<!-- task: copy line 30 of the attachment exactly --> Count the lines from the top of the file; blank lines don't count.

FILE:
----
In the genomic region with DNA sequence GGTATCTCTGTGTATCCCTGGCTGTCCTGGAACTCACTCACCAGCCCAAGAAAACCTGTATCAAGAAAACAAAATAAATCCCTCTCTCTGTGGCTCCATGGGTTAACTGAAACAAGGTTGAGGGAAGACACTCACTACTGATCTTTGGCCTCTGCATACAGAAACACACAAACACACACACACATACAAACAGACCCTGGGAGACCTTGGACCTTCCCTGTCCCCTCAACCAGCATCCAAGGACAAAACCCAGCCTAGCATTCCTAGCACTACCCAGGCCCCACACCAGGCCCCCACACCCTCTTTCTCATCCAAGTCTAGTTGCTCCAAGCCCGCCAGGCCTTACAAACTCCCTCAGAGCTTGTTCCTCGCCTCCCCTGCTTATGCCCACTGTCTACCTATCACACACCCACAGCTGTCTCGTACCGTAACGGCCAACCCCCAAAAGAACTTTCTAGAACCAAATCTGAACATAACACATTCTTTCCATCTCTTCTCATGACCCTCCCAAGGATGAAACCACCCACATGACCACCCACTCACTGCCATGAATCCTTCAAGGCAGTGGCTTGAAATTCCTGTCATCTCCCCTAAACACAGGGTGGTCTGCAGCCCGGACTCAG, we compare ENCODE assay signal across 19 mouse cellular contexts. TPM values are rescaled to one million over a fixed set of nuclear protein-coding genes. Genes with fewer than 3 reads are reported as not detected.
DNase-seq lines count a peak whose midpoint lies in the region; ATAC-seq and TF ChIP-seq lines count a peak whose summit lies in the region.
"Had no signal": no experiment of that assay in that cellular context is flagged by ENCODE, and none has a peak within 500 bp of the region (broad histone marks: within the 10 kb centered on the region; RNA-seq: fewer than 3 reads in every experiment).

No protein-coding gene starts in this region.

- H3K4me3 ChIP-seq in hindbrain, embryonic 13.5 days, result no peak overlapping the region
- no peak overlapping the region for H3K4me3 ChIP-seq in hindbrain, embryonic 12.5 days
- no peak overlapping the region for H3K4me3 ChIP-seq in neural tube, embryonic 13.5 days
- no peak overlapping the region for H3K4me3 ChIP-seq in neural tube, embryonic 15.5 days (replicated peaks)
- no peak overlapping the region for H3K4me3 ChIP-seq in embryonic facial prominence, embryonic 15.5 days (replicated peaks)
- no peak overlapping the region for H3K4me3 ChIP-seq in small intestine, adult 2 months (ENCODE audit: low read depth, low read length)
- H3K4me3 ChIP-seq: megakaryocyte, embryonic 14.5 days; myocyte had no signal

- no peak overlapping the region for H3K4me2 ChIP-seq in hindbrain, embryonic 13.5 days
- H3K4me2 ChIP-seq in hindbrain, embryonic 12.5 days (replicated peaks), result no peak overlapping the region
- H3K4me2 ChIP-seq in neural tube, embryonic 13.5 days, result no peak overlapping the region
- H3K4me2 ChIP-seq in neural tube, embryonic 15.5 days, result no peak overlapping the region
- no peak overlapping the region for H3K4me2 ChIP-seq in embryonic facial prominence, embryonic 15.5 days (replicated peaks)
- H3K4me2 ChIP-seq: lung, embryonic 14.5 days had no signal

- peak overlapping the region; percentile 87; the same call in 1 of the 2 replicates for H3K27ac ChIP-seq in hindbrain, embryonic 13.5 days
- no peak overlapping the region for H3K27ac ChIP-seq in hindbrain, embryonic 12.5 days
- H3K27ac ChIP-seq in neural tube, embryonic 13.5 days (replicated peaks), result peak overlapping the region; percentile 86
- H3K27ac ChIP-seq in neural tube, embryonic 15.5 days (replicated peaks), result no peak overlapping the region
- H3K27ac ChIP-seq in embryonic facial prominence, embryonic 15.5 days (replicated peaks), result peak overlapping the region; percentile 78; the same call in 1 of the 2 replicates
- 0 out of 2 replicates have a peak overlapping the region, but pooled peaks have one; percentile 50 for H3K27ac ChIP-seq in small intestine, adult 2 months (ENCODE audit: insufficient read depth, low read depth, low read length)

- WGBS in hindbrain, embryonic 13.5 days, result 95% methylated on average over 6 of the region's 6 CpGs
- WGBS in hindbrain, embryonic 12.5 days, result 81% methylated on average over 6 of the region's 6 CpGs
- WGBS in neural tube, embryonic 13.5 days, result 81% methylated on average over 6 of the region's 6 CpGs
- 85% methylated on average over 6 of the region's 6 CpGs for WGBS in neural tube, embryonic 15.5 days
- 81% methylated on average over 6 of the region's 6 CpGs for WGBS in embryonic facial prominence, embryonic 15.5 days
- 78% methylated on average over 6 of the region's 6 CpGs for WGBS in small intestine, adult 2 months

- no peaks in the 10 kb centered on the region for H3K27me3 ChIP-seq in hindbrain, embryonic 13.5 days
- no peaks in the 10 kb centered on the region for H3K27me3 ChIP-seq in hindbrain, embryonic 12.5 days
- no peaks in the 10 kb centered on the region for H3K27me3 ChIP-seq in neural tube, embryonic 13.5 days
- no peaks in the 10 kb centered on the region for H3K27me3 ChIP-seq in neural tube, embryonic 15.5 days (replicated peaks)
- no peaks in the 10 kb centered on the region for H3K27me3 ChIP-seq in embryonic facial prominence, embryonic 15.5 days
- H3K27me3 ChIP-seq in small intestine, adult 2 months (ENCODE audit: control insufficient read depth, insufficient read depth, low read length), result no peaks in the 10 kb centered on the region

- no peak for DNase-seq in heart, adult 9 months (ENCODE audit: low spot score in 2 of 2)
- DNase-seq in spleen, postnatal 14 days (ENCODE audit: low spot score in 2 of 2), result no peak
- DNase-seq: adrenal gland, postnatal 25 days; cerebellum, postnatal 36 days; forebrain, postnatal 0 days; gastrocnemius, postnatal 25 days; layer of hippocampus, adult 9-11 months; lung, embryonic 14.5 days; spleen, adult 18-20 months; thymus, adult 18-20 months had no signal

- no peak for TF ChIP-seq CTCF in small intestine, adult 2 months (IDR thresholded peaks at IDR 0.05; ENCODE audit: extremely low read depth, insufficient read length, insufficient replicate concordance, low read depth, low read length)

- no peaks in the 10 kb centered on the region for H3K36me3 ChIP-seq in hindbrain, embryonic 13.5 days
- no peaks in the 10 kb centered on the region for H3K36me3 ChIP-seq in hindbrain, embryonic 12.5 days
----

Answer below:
- no peaks in the 10 kb centered on the region for H3K27me3 ChIP-seq in hindbrain, embryonic 13.5 days